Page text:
For those of you who frequent DuetsBlog, you’ll know that color trademarks are a common topic of discussion. Steve Baird posted an excellent and thought provoking post just recently discussing Louboutin’s efforts to litigate the boundaries of its rights in the color red. It is generally accepted that color trademarks can receive protection upon obtaining “secondary meaning” (i.e. by obtaining a status where consumers have come to recognize the color as identifying goods or services from a specific source), but there are certain roadblocks to registration. The most common roadblock to trademark colors is the doctrine of “functionality.” The functionality doctrine generally holds that if a feature gives a producer a competitive advantage which is not related entirely to its function as a brand identifier, then it cannot be trademarked.

Recently, I heard a news report on the radio about the purported adverse health impacts of food dyes and wondered whether this might eventually be an additional burden to trademark rights in colors. (Examples of the arguments against food dyes are here, here, and here.) As you will note from the articles, this is certainly not a new debate. But this most recent report sparked my interest because it quoted a woman as saying (and I’m paraphrasing) that, “Food dyes should be banned because they create potential health risks with absolutely no benefit.” I generally have a strong, visceral and negative reaction to unequivocal statements of absolutes, so I thought about it a little bit.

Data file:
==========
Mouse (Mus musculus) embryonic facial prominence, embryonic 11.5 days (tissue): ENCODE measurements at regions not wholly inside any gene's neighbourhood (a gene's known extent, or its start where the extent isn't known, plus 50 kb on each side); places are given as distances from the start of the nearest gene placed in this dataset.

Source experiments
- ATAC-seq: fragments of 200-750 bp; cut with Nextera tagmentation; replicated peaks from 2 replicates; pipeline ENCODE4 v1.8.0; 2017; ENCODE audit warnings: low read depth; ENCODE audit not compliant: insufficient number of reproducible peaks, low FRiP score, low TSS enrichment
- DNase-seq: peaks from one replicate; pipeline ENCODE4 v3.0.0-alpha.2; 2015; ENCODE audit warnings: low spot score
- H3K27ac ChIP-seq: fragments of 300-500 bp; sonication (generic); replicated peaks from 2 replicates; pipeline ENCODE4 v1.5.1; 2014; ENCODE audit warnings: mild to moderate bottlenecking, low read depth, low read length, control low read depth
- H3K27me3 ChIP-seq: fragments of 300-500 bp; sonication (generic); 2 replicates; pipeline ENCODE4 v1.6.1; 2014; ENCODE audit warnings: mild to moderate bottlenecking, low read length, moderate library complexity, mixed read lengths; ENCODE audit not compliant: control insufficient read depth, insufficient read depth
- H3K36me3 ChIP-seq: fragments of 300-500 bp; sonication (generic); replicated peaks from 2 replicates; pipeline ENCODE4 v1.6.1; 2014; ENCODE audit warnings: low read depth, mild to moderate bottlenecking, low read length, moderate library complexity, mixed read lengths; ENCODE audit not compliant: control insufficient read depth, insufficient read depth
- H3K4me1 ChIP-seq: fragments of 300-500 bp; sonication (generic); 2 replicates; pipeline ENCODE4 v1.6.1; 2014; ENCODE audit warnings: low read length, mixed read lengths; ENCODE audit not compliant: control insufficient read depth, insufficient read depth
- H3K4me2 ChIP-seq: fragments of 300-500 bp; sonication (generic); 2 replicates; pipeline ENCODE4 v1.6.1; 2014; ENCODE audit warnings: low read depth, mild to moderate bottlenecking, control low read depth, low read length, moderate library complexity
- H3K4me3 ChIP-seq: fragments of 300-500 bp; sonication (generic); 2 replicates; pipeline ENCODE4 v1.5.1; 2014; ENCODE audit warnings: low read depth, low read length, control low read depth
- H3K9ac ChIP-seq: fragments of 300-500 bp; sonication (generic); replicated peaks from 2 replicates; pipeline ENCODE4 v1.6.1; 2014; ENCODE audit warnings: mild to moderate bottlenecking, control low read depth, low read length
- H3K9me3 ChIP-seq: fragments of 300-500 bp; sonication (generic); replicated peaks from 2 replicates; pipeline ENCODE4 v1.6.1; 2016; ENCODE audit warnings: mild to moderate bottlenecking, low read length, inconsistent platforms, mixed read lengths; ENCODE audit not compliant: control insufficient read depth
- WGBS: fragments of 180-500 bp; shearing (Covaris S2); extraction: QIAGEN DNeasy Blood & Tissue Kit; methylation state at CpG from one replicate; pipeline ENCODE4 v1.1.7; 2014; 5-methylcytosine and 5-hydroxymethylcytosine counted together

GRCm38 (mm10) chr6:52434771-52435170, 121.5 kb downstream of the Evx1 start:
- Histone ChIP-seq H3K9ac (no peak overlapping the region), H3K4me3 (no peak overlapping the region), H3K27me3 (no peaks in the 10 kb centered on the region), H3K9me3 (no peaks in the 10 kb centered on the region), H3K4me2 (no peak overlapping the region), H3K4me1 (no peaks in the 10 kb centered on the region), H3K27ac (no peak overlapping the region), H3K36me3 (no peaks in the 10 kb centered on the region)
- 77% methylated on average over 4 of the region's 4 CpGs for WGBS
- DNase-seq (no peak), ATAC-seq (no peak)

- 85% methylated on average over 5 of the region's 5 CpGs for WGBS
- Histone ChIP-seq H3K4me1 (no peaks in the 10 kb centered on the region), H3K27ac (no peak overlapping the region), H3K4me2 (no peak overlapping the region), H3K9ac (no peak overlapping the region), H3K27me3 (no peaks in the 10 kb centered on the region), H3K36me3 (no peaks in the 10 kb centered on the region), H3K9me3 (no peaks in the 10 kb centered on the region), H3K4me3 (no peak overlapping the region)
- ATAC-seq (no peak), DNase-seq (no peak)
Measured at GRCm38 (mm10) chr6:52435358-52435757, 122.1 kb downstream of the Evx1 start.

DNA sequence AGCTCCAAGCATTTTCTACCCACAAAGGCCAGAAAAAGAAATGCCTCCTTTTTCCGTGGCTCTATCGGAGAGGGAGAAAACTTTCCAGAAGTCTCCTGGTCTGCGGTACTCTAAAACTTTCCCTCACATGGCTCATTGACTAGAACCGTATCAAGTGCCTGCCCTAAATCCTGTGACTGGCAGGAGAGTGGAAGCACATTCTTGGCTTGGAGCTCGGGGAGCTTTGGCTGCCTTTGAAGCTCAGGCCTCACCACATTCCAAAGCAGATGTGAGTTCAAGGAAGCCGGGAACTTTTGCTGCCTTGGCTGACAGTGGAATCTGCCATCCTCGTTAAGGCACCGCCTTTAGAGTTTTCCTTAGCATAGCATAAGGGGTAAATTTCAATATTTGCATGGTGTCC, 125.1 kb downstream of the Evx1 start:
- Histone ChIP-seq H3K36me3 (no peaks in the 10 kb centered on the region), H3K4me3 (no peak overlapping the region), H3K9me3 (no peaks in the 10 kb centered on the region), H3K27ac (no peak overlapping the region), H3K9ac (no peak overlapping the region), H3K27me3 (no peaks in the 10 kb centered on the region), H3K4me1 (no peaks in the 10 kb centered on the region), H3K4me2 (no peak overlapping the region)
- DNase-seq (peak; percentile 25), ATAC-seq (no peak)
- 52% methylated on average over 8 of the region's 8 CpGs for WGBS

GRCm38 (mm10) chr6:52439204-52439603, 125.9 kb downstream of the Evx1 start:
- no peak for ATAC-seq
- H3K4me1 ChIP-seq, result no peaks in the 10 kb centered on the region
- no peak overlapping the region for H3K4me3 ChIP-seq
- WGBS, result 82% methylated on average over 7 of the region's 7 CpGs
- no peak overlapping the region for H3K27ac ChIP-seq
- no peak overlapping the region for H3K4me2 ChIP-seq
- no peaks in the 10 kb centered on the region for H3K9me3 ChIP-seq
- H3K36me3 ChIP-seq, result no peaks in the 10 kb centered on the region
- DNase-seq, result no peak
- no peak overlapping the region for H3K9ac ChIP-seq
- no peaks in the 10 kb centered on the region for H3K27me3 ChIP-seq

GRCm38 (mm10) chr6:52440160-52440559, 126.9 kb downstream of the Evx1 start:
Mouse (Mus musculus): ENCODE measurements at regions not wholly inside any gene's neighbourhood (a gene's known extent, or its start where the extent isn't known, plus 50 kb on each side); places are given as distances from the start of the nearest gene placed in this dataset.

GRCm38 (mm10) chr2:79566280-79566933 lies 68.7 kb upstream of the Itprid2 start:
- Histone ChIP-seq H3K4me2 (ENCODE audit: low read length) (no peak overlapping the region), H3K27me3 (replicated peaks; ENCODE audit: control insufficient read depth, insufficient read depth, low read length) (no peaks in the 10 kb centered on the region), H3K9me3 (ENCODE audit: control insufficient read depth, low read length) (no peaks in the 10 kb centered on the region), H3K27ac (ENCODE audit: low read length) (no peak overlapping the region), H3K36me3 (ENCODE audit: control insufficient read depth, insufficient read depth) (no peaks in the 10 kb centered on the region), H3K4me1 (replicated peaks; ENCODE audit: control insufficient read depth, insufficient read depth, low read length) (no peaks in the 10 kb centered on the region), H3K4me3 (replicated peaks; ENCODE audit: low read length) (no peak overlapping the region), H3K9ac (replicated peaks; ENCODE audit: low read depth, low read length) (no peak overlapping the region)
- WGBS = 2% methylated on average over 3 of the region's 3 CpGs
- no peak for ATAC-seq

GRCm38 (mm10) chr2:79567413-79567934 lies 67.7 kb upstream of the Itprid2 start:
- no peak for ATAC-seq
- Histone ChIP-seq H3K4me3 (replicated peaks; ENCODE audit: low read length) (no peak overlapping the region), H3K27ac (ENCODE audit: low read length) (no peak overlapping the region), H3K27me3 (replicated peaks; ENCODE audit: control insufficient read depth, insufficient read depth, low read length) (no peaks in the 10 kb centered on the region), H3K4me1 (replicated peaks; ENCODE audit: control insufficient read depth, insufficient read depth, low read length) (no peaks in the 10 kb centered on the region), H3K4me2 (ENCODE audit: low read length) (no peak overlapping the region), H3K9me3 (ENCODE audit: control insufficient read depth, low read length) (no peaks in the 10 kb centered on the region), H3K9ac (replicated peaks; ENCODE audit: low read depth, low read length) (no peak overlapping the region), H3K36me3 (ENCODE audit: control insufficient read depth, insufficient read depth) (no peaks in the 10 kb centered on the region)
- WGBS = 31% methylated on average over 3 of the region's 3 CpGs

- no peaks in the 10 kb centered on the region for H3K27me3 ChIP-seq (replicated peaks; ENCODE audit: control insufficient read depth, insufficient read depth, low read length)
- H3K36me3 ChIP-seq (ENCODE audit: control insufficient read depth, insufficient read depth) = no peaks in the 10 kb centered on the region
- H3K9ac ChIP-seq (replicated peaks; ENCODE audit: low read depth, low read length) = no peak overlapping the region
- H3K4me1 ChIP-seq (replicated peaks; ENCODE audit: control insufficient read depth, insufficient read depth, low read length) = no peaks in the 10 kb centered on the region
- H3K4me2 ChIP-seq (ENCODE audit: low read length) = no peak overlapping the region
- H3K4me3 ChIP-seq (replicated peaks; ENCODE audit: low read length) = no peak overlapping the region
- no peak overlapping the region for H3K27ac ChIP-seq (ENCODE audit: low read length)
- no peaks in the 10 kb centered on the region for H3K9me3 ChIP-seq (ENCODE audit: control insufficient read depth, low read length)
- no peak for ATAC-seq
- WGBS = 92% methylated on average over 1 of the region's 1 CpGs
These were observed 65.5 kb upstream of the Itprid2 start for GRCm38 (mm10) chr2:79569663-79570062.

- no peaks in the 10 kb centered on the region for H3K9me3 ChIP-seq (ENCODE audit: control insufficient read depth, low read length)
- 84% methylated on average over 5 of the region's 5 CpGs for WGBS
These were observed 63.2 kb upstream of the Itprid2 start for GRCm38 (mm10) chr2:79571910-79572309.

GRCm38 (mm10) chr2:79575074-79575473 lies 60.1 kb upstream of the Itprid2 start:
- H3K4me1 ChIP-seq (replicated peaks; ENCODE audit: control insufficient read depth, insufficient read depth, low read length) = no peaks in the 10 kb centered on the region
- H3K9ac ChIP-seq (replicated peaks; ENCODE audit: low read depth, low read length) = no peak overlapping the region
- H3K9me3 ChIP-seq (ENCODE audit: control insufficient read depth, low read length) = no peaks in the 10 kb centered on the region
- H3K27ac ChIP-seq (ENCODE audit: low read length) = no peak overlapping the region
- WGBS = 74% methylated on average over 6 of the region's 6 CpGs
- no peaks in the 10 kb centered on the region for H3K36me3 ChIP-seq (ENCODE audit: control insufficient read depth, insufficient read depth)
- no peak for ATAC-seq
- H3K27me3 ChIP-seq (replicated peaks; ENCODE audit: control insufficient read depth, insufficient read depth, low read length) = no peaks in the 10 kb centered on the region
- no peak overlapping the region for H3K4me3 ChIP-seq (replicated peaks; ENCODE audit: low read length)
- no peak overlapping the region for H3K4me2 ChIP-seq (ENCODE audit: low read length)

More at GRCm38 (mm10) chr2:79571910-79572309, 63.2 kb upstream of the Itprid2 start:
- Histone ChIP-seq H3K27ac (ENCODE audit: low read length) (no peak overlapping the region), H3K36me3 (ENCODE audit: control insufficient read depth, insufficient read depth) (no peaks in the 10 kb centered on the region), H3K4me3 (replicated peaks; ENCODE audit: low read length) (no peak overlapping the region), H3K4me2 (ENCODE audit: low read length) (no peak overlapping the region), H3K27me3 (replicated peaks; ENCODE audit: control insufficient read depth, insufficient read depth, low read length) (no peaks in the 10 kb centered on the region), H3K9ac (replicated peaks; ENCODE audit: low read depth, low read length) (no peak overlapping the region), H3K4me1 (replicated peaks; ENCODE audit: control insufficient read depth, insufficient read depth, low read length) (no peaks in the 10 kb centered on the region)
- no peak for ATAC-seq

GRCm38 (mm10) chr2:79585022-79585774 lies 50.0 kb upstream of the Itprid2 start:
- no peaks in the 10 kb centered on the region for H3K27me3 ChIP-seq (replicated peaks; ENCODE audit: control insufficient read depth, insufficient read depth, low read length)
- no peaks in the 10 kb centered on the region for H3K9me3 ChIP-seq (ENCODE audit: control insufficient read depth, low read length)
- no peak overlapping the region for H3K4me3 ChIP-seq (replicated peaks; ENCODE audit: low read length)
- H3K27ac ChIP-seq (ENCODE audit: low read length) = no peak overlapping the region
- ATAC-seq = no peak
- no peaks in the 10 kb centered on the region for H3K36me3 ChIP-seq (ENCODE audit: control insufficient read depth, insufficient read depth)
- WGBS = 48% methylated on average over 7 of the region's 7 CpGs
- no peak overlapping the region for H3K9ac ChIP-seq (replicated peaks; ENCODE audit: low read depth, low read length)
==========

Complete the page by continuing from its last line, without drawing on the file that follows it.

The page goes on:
If food dyes actually had “absolutely no benefit,” then they wouldn’t exist and/or be used. They do have a benefit, albeit not health related, in product differentiation and branding. Think soft drinks, cereals, cough syrups, etc. Now I’m not personally going to opine on whether this particular benefit outweighs the potential health risks, but I am going to raise the question as to whether it would be appropriate for the United States Patent and Trademark Office to consider these potential risks in allowing or refusing trademark registration.  The Lanham Act generally precludes the registration of offensive marks:

No trademark by which the goods of the applicant may be distinguished from the goods of others shall be refused registration on the principal register on account of its nature unless it—(a)Consists of or comprises immoral, deceptive, or scandalous matter; or matter which may disparage or falsely suggest a connection with persons, living or dead, institutions, beliefs, or national symbols, or bring them into contempt, or disrepute…

There is, however, nothing in the statute that would expressly preclude registration of marks that pose potential adverse health consequences.  My initial reaction is that the evaluation of adverse health impacts is territory that we would prefer the USPTO avoid, but I’m interested in what everyone else thinks.  Do we want and can the USPTO make such determinations in allowing or refusing registration?